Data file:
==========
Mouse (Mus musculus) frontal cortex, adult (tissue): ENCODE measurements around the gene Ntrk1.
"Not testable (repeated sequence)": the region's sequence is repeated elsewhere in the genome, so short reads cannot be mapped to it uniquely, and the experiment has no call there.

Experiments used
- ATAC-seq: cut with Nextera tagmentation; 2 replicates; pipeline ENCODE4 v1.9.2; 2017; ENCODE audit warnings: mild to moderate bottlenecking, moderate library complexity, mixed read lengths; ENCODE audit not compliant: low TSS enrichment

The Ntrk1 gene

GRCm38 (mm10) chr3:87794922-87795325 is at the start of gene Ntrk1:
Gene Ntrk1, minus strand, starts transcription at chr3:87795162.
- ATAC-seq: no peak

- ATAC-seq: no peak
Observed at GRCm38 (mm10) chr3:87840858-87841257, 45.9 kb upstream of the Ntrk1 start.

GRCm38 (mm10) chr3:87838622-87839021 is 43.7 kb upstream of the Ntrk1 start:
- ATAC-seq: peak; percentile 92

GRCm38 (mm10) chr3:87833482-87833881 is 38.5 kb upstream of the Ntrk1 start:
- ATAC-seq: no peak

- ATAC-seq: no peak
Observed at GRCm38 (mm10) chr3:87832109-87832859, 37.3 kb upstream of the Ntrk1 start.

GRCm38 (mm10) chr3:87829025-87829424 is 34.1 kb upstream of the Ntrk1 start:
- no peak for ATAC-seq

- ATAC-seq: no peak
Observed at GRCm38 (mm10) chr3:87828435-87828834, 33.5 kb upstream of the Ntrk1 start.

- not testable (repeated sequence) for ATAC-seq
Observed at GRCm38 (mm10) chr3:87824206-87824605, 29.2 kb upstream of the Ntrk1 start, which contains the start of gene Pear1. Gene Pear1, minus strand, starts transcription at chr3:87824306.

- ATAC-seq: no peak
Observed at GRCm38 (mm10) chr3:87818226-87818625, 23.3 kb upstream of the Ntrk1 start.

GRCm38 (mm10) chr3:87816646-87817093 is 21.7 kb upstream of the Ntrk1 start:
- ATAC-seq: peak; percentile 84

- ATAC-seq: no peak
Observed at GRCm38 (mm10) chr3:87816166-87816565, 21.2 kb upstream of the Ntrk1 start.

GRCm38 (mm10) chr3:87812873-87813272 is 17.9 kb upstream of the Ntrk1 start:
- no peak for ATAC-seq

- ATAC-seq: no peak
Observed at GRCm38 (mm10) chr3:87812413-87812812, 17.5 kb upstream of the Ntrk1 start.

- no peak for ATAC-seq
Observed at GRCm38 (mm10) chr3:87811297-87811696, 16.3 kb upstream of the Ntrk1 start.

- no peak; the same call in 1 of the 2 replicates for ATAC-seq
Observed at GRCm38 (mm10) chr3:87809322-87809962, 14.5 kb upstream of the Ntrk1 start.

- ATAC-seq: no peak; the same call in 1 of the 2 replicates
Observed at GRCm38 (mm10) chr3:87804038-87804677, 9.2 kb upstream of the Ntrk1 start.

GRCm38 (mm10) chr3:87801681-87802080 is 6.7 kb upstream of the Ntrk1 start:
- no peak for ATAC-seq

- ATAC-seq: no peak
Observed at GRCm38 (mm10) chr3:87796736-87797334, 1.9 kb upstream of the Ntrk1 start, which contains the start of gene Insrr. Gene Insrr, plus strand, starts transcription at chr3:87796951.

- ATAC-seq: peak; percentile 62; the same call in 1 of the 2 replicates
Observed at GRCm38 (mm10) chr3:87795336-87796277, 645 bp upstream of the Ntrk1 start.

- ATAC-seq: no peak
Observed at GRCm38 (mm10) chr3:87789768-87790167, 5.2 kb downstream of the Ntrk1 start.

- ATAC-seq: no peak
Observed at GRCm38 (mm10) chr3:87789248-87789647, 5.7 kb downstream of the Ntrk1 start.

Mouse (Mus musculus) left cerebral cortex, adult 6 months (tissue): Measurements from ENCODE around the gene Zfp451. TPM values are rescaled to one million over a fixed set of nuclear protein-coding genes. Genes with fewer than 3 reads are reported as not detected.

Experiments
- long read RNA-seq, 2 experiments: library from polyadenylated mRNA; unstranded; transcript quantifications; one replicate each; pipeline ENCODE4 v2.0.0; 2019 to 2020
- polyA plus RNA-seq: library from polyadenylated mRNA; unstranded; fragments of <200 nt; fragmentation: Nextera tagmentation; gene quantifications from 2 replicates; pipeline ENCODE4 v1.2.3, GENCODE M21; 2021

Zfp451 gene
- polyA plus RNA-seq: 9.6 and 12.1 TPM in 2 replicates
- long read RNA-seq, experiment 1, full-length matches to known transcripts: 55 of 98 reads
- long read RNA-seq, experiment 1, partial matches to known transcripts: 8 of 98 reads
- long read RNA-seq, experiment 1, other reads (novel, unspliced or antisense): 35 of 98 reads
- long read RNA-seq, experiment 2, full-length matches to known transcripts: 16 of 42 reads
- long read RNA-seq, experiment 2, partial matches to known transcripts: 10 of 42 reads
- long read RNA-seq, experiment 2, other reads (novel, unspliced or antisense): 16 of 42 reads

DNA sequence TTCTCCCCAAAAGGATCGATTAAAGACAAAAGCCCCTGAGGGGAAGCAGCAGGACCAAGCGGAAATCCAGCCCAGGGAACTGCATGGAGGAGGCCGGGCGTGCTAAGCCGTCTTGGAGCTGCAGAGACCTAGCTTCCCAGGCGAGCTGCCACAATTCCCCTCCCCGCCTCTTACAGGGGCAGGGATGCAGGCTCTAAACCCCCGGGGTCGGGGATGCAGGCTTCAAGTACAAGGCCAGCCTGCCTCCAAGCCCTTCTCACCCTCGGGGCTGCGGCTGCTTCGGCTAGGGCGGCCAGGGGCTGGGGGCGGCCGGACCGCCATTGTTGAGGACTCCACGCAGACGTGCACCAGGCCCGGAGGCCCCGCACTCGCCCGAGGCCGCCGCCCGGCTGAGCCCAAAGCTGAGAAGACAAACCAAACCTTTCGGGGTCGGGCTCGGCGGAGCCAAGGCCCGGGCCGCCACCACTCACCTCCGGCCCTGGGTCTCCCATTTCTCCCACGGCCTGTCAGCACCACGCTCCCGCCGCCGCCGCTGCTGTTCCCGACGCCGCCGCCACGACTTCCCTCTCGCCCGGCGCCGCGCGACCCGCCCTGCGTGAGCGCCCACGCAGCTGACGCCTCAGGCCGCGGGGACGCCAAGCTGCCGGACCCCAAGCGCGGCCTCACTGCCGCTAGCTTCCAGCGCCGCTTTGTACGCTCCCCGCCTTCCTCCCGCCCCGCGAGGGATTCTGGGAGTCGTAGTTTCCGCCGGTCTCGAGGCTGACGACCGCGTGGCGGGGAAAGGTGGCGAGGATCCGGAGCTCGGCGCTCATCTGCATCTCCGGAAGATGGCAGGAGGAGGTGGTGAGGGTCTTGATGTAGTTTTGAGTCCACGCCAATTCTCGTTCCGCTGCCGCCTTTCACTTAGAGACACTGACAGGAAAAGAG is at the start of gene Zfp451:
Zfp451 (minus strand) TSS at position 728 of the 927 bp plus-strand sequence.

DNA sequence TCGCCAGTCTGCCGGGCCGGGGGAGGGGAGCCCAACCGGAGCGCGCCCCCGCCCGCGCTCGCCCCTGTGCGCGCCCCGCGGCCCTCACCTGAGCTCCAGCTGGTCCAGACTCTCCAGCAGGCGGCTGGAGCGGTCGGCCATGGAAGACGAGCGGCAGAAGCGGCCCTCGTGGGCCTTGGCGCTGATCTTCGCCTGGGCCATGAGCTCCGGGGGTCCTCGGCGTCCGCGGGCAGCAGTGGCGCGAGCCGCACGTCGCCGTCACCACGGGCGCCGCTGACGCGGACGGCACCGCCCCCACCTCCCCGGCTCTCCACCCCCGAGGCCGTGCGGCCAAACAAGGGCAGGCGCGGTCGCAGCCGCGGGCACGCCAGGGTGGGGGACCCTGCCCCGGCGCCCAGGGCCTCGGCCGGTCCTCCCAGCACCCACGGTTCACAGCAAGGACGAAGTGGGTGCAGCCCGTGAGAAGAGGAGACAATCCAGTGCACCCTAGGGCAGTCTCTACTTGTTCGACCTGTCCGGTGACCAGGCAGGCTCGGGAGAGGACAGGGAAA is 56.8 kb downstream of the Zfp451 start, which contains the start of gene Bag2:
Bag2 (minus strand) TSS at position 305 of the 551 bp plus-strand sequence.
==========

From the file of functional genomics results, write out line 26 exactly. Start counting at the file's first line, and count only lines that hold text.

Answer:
- ATAC-seq: peak; percentile 84